John Metcalfe was CityLab’s Bay Area bureau chief, covering climate change and the science of cities.
Their stomachs must be lined with titanium.
Some people want to cross bridges; others like to climb so high on them it would give an osprey a case of cookie-tossing vertigo.
Turkish “rooftoppers” Pavel Smirnov and Özcan İpar are the second sort of fellows, as they proved recently with a woozy scramble up the unfinished Yavuz Sultan Selim Bridge. This megastructure stretches more than 7,000 feet across the Bosporus and reaches heights of roughly 1,050 feet—a distance not extreme enough for the climbers, as they then mounted a construction crane and went even higher.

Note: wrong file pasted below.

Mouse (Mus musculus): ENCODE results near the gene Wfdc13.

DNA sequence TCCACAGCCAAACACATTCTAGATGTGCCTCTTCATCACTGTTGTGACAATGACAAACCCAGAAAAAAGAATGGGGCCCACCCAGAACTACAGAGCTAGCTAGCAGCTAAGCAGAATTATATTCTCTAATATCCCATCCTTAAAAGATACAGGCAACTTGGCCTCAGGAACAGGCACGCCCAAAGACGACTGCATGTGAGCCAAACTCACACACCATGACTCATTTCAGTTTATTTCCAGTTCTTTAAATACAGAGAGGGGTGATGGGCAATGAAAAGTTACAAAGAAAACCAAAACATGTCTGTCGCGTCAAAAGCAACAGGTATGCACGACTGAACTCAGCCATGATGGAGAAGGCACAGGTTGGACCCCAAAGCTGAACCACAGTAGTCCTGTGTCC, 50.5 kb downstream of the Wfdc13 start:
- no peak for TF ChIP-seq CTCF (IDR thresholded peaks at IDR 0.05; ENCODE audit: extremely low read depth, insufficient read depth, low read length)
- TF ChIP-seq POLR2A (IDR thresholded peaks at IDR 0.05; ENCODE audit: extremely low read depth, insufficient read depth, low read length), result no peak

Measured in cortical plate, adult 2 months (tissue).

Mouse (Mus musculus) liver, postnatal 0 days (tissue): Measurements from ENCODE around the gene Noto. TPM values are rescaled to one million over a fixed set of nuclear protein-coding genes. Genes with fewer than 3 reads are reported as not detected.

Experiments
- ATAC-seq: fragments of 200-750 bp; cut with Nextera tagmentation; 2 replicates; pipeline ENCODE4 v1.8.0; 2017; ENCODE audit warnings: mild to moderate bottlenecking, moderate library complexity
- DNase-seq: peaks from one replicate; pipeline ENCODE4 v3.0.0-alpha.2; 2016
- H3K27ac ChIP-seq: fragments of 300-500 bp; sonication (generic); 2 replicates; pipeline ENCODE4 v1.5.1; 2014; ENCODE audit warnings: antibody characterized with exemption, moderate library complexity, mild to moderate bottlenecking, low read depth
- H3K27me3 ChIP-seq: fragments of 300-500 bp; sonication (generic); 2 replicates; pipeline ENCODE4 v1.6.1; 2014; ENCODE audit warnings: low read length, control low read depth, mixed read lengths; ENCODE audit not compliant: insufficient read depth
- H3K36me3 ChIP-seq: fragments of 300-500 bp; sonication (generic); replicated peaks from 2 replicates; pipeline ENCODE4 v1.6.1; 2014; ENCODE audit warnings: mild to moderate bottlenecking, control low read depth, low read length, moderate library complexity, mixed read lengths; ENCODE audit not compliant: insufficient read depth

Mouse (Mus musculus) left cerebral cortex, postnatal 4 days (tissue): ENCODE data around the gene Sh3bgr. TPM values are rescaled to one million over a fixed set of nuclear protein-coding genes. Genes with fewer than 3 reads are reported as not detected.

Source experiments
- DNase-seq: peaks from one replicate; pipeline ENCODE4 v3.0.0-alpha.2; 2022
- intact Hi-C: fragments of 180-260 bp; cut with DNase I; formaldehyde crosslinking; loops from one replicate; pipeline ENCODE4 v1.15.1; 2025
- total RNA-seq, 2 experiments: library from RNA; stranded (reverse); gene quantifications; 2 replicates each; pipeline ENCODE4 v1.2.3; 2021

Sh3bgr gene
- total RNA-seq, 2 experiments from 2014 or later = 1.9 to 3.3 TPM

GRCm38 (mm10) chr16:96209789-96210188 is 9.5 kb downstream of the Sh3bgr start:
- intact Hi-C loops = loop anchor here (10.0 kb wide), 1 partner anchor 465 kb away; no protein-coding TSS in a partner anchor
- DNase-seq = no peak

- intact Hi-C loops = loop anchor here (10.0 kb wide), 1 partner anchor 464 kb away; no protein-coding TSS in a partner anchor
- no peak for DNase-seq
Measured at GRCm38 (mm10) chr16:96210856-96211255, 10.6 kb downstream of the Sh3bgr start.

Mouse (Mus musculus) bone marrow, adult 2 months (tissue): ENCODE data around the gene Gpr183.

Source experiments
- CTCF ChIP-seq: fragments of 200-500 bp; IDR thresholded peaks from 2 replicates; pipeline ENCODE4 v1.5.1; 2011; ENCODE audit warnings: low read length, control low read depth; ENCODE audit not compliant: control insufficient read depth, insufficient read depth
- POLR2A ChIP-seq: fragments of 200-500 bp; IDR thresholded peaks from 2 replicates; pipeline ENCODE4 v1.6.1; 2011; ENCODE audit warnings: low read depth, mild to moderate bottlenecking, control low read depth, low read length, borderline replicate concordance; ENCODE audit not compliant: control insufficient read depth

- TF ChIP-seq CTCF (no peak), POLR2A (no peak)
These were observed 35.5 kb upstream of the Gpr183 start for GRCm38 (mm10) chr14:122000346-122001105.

The most challenging aspect of the journey was not not splattering their atoms to the four corners of the world but … the weather. “Really It was a hard this climb because 300 Meter and near a ocean,” Smirnov writes on YouTube. Things “were very cold.”